I see in Luke 7 that being forgiven by God goes hand in hand with salvation.

    Forgiveness means no longer holding the wrong a person has done against that person – Mark 11, Romans 4
    I believe that a Biblical condition for forgiveness is repentance, as seen in Mark 4 verse 12 and Luke 17, 1 John 1,

  7. You really should read "From Forgiven to Forgiving" - most Christians today would disagree that repentance is a condition for people to forgive one another - but agree with Adams.

    Also that only God has the authority to forgive sins.

    I think that is a paradox, since the command to forgive (at least in some places) begins with "if you brother sins against you...and must forgive him.

    If only God has the authority to forgive sins, why are we commanded to forgive when somebody sins against us and repents?

  8. Charity

    I am more interesting in seeing what the Bible has to say on forgiveness, than what popular Christian teaching on the subject is and as I said before in any case I have no obvious way of getting hold of the book within the next few months at the very least.

    Yes we can forgive sin/wrong committed against us, but only God has the authority forgive sin that is committed against him. I do not believe that the Bible suggests that we can forgive on behalf of someone else - but the very opposite. That is why the Pharisees were so scandalised by what Jesus said when he healed the paralytic man.

  9. This post is also about to drop off the bottom...I'll answer the question here, but elaborate more on top.

    Forgiveness is a three-fold promise.

    If repentance is there, a promise is made by the one sinned against.

    1) I will never hold it against you or bring it up to you
    2) I will never hold it against you or bring it up to others
    3) I will never hold it against you or bring it up to myself.

    God has promised that He will "remember our sin no more"...not the same as "forgetting".

    As far as the east is from the west is how far God removed my sins from me. From now until eternity, if they are brought up, if they are held against me, it is not by God.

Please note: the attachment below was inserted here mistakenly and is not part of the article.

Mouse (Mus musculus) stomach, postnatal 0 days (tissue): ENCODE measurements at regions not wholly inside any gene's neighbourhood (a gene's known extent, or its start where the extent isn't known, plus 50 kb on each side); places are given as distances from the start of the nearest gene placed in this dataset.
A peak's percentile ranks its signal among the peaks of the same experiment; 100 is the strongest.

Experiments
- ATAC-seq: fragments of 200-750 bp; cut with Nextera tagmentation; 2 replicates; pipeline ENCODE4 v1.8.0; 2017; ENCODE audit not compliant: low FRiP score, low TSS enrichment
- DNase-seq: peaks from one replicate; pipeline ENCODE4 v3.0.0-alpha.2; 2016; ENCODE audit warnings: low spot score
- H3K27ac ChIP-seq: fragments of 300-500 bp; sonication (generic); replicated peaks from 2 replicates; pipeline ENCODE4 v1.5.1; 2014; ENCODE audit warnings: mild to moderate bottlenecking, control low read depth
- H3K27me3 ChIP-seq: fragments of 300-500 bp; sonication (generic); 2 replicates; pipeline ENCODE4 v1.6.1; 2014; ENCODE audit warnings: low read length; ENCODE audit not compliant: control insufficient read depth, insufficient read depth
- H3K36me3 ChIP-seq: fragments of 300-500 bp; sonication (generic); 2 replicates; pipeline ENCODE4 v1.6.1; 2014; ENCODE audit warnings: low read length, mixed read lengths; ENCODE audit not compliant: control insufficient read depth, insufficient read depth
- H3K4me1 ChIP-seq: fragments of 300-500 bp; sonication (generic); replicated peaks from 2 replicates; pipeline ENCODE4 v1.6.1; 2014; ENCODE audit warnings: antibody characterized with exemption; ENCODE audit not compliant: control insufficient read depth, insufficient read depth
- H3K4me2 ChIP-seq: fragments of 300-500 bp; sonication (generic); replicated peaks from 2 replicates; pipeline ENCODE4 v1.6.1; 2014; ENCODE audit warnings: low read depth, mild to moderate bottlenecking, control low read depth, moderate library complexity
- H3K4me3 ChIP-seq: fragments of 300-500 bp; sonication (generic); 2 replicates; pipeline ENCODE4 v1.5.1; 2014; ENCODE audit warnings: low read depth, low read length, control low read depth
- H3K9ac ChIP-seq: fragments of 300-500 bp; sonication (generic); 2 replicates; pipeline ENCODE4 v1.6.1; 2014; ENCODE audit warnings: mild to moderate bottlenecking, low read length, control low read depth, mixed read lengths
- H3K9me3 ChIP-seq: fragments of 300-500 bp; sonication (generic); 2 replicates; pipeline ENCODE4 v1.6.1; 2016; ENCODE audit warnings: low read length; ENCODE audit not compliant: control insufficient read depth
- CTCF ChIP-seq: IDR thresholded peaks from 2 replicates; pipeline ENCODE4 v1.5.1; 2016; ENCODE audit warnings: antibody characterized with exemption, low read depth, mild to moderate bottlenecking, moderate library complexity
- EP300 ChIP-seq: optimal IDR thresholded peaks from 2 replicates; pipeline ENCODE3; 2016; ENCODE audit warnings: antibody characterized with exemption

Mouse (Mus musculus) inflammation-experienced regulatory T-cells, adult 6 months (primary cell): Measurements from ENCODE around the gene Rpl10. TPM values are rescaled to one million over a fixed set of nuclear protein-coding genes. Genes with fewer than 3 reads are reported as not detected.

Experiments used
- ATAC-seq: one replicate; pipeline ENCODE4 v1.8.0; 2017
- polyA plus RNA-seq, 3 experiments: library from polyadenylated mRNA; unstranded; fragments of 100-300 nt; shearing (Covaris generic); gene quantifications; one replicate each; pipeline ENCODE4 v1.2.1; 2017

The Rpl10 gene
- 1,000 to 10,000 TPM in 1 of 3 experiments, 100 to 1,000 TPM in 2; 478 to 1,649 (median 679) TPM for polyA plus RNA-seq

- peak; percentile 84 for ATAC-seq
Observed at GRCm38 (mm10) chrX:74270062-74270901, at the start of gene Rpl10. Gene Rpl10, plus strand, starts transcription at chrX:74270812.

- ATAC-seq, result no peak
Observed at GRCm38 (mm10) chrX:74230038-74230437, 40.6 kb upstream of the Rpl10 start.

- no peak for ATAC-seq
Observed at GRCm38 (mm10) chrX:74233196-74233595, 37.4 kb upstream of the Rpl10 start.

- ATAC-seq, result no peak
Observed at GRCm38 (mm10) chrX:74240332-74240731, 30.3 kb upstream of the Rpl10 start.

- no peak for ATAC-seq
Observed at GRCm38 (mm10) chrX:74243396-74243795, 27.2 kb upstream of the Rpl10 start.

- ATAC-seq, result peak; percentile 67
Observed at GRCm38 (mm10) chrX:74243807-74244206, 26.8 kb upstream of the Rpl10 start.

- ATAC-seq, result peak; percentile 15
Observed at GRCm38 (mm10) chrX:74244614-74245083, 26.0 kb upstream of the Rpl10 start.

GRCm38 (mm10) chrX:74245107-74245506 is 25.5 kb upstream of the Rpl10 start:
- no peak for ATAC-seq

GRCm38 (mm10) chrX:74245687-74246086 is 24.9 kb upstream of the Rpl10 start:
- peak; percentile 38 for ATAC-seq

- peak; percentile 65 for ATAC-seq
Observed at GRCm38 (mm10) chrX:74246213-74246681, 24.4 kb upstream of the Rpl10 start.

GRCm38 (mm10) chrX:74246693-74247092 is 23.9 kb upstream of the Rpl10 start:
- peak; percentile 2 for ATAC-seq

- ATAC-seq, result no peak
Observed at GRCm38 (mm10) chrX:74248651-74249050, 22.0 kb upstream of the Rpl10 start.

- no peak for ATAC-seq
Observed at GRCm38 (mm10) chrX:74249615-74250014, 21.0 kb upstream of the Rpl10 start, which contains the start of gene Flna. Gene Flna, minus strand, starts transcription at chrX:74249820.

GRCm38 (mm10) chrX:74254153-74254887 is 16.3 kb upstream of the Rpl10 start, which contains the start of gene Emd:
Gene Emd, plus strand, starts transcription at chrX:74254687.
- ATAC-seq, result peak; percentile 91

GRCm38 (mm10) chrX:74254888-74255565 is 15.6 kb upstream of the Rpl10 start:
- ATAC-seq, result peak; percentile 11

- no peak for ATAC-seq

10. Charity

    So you agree with me, that for this promise to be made, there has to be repentance? That isn't what I understood from your past comments, but I may have misread you.

  11. Charity, read comment 7.

    Part of modeling our forgiveness after God is that there is repentance involved.

    Even in the parable of the ungrateful servant, there is repentance - and in the face of repentance the servant that was owed money refused to forgive.

    That is part of the model.

  12. Charity

    I'm referring to a comment you made on another post - I can't find it now because it's not on the page. I had said that repentance was a component of forgiveness - you told me that most Christians would not agree with me and recommended that I read a book that I cannot get hold of to prove your point.

    From what you seem to be saying now, either you've changed your mind since then, or you didn't actually agree with the position you were representing at that point. Is that accurate?

  13. Charity

    So in that case you're not using the "most Christians" as an argument that I should agree with? If so this is where the misunderstanding has arisen from.

  14. Excuse me please, there was a misunderstanding. "Most Christians" does not include me.

    I have been taught (but no longer believe) that forgiveness is for my sake, even if the one who sinned is not repentant, even if they do not care, even if they are dead.

    We must forgive everybody (or every thing), including the proverbial "kitchen sink" if we are holding a grudge against it.

  15. Charity

    Ok - so this is something that we do actually agree on - forgiveness is for the sake of the person being forgiven rathen than the person forgiving. I'm glad we've got that misunderstanding cleared up.